The Cradle of Life?
Tomb Raider masters marketing, not cinema
By Rachel Deahl

"Yes! Off to save the world and adopt more Cambodian orphans."

It's hard to imagine that game designers didn't have Angelina Jolie in mind when they pixelated Lara Croft. A cross between Bruce Wayne and James Bond for the MTV generation, it wouldn't be much of an understatement to say that Jolie was made for the roleor vice versa. If only movies were about nothing more than brilliant casting. With its idiotic storyline and laughably implausible stunts, The Cradle of Life tries far too earnestly to be something it's not-a legitimate action movie.

The question as to whether video games make for good movie material may be moot at this point, since these two technologies and businesses become more intertwined and interdependent.

The Matrix Reloaded felt like an extended ad for the video game that was to come out on its heels, Enter the Matrix, and, while the effect was somewhat offensive, it didn't necessarily make for bad cinema. The Wachowski Brothers dangled the effrontery of their work in our faces, reminding us, the moviegoers, of our complicit role in a product-driven culture. And, after all, if the movie was just an ad for the game, what an effective ad it was.

Unfortunately Tomb Raider doesn't function in the desert of the real; it doesn't bother with such high-falutin' issues as the search for reality in a hyper-real world. While Neo and Morpheus struggle with the result of their decision to take the red pill, Lara Croft is out saving an old-fashioned world in an old-fashioned wayand with such old-fashioned tactics comes the tired stuff of spy movies.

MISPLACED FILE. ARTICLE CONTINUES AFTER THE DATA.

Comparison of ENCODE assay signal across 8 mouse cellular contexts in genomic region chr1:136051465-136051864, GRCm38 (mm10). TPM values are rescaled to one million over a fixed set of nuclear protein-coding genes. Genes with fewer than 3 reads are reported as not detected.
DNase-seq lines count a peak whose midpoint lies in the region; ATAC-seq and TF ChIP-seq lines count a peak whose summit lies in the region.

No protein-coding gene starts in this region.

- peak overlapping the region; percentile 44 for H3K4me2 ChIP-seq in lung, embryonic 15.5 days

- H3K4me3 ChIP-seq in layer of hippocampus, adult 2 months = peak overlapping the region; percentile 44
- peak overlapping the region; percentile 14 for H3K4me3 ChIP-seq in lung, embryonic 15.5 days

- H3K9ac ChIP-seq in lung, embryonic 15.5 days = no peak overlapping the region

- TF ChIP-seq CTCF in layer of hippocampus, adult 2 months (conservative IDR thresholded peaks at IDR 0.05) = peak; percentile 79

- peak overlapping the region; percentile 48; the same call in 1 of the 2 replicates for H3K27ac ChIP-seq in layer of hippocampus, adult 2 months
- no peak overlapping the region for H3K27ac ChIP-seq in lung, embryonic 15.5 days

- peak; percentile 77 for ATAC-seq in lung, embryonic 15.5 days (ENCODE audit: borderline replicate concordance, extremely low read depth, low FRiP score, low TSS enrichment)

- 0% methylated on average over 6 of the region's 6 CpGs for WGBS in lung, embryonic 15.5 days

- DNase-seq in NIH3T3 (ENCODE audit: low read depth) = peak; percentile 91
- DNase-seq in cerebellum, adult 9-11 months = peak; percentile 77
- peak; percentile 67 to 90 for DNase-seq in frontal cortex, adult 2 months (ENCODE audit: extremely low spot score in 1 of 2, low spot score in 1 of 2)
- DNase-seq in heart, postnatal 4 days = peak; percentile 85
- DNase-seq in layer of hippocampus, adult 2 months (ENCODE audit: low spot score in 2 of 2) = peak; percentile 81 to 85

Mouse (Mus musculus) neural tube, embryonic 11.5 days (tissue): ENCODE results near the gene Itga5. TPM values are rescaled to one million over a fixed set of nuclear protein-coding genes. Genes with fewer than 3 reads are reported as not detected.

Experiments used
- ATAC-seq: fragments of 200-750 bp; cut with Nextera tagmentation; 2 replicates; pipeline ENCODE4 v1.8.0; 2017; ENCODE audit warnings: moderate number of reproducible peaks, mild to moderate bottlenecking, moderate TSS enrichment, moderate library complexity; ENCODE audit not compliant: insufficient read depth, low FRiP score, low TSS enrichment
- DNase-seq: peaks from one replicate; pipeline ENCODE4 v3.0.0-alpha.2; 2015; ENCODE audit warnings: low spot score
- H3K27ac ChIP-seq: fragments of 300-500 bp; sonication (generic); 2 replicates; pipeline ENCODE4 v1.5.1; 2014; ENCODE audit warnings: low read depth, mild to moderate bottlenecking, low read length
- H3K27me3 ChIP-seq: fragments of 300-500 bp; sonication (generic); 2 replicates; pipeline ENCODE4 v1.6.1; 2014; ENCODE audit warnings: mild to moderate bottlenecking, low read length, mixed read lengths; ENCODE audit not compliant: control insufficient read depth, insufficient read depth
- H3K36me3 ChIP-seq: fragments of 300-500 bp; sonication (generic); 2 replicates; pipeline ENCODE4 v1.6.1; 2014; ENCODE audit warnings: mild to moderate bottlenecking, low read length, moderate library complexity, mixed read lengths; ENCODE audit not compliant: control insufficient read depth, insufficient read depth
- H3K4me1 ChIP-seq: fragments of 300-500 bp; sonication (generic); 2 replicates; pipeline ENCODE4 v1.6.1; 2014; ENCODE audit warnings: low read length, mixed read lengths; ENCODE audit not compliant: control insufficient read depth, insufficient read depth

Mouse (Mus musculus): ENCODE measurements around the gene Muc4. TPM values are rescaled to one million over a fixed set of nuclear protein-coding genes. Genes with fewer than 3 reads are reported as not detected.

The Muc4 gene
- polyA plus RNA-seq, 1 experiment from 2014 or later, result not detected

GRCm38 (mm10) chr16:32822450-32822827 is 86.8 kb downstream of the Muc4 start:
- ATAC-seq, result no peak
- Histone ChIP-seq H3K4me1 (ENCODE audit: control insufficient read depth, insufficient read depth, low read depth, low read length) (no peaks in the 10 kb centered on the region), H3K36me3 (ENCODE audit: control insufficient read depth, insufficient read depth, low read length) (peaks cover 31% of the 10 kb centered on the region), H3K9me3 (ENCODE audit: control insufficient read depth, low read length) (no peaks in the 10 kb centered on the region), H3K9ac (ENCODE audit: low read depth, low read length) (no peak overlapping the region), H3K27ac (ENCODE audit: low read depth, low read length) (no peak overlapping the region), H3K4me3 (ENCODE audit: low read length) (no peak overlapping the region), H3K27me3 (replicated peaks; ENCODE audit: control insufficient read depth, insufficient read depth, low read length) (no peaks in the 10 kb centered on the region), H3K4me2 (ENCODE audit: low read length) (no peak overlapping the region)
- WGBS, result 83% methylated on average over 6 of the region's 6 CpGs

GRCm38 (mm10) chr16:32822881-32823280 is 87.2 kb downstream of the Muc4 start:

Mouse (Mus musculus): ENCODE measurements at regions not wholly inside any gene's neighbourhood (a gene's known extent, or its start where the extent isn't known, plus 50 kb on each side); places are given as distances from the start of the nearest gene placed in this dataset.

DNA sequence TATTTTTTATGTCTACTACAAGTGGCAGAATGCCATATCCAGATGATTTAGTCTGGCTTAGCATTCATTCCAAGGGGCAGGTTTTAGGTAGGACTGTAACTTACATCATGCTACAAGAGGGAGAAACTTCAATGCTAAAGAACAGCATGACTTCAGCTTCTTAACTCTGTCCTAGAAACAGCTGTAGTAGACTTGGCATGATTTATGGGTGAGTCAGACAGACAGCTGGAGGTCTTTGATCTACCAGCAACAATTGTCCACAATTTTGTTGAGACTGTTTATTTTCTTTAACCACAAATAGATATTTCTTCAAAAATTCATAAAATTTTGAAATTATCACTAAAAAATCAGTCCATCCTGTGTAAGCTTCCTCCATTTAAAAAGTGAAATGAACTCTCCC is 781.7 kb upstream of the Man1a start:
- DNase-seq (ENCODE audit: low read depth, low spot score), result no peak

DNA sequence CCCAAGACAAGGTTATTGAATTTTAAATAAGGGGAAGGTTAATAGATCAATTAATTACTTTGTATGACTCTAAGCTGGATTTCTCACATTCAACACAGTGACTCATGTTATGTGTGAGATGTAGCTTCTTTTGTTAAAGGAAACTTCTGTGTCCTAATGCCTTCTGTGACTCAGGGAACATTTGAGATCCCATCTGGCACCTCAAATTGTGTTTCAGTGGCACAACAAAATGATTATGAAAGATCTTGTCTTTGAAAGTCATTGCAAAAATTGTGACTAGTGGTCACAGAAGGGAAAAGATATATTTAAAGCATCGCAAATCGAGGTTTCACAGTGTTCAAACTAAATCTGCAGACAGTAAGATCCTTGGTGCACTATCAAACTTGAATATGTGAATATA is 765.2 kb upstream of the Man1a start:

Director Jan De Bont, who made a bus that functioned as a bomb believable in Speed, has trouble with the goofy plot here. Lara, who's a British heiress with a healthy disregard for authority and an affection for showy stunts, is beckoned by the Queen to stop a deranged scientist from unleashing a plague upon the Earth. The myth of Pandora's Box winds up being a historical reality and Lara, paired with a rogue Scottish ex-lover, has to go on a trans-continental adventure in order to ensure the Box remains in its proper spot, an unidentified locale known simply as "the cradle of life."

Of course, turning Pandora's Box into a historical treasure is the least of the trespasses made here. Lara's escapes are often idiotic, gravity-defying feats that make the film more fantastical than it should be. Early in the film, Croft rides a shark to safety after escaping from a crumbling underwater tomb. Without enough camp and humor to qualify its silliness, Cradle of Life is a pastiche of overblown stunts and convoluted plot points. And, although Jolie is perfect in the lead with her cartoonishly provocative figure, the comely starlet can't make this shoddy story work.